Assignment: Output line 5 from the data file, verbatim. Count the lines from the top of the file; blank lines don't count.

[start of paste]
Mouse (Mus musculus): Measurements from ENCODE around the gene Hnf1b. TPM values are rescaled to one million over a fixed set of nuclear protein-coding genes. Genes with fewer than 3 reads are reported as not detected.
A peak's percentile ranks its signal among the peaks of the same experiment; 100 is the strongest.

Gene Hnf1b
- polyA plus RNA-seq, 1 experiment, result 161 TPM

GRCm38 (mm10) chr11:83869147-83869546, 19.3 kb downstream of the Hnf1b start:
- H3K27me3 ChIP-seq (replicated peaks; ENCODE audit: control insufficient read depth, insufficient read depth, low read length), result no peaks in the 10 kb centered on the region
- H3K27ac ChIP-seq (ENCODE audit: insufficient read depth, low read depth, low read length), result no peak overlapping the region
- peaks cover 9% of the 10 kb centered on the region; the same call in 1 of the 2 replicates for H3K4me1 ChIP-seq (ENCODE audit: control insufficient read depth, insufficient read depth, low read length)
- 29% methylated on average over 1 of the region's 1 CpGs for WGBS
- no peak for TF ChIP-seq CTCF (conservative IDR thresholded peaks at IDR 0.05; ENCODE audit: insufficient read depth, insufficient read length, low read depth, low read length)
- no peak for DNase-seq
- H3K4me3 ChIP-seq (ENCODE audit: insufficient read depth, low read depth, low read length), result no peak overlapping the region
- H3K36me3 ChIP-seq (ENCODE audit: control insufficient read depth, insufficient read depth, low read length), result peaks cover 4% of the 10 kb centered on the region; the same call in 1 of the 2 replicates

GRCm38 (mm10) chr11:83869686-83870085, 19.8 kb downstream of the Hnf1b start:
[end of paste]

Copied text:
GRCm38 (mm10) chr11:83869147-83869546, 19.3 kb downstream of the Hnf1b start: